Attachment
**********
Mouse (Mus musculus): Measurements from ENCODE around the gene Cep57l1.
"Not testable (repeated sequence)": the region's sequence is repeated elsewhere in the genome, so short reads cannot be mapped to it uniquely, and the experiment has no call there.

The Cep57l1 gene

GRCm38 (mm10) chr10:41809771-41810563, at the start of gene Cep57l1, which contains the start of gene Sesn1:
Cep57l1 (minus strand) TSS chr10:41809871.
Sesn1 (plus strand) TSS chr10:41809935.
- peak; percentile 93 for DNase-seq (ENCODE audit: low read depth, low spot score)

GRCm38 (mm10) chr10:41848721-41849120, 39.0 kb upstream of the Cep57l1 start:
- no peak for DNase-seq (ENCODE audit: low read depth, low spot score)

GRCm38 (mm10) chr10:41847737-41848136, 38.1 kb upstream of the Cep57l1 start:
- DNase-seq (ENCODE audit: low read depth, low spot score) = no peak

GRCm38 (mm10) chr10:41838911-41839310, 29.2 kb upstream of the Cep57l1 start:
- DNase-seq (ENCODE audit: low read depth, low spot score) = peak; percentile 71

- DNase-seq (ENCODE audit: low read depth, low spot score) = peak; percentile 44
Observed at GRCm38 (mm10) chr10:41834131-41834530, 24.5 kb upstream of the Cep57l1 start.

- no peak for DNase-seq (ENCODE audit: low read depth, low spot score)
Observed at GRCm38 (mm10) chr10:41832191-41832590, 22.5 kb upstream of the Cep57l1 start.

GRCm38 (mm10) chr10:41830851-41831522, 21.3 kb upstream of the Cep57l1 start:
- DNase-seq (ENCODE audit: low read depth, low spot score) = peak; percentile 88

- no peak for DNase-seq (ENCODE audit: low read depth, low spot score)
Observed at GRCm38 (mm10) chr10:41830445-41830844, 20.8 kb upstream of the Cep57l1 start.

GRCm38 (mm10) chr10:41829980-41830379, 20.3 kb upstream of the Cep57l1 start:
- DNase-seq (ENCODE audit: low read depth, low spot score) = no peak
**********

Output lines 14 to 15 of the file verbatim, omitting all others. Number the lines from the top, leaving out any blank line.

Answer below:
- DNase-seq (ENCODE audit: low read depth, low spot score) = peak; percentile 44
Observed at GRCm38 (mm10) chr10:41834131-41834530, 24.5 kb upstream of the Cep57l1 start.